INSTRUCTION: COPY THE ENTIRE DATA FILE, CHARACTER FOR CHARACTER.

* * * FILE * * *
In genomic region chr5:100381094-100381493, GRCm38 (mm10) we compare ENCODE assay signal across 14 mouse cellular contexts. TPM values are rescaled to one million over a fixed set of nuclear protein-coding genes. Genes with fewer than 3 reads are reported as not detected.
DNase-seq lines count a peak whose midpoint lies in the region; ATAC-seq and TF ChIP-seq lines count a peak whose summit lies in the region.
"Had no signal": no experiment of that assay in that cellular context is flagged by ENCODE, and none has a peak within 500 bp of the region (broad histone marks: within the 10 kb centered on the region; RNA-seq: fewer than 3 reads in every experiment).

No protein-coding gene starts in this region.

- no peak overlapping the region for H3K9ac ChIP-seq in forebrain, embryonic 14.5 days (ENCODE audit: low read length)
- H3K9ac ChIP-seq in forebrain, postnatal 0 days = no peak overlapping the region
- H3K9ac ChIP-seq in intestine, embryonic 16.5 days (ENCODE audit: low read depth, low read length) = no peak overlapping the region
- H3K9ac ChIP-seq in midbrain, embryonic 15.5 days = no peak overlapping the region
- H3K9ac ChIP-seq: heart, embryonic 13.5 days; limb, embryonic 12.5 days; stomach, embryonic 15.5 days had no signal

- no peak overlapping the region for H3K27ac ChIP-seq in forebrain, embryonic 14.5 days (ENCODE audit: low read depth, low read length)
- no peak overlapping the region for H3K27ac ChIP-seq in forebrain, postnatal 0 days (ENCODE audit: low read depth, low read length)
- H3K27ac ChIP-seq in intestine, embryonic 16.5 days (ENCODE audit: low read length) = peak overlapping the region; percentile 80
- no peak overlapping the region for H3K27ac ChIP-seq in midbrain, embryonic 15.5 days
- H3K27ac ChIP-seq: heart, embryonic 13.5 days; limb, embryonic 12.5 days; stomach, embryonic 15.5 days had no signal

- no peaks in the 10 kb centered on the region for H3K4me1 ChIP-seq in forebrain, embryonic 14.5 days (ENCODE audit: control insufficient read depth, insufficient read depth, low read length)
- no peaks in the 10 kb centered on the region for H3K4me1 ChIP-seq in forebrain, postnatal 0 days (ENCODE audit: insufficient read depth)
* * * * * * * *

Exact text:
In genomic region chr5:100381094-100381493, GRCm38 (mm10) we compare ENCODE assay signal across 14 mouse cellular contexts. TPM values are rescaled to one million over a fixed set of nuclear protein-coding genes. Genes with fewer than 3 reads are reported as not detected.
DNase-seq lines count a peak whose midpoint lies in the region; ATAC-seq and TF ChIP-seq lines count a peak whose summit lies in the region.
"Had no signal": no experiment of that assay in that cellular context is flagged by ENCODE, and none has a peak within 500 bp of the region (broad histone marks: within the 10 kb centered on the region; RNA-seq: fewer than 3 reads in every experiment).

No protein-coding gene starts in this region.

- no peak overlapping the region for H3K9ac ChIP-seq in forebrain, embryonic 14.5 days (ENCODE audit: low read length)
- H3K9ac ChIP-seq in forebrain, postnatal 0 days = no peak overlapping the region
- H3K9ac ChIP-seq in intestine, embryonic 16.5 days (ENCODE audit: low read depth, low read length) = no peak overlapping the region
- H3K9ac ChIP-seq in midbrain, embryonic 15.5 days = no peak overlapping the region
- H3K9ac ChIP-seq: heart, embryonic 13.5 days; limb, embryonic 12.5 days; stomach, embryonic 15.5 days had no signal

- no peak overlapping the region for H3K27ac ChIP-seq in forebrain, embryonic 14.5 days (ENCODE audit: low read depth, low read length)
- no peak overlapping the region for H3K27ac ChIP-seq in forebrain, postnatal 0 days (ENCODE audit: low read depth, low read length)
- H3K27ac ChIP-seq in intestine, embryonic 16.5 days (ENCODE audit: low read length) = peak overlapping the region; percentile 80
- no peak overlapping the region for H3K27ac ChIP-seq in midbrain, embryonic 15.5 days
- H3K27ac ChIP-seq: heart, embryonic 13.5 days; limb, embryonic 12.5 days; stomach, embryonic 15.5 days had no signal

- no peaks in the 10 kb centered on the region for H3K4me1 ChIP-seq in forebrain, embryonic 14.5 days (ENCODE audit: control insufficient read depth, insufficient read depth, low read length)
- no peaks in the 10 kb centered on the region for H3K4me1 ChIP-seq in forebrain, postnatal 0 days (ENCODE audit: insufficient read depth)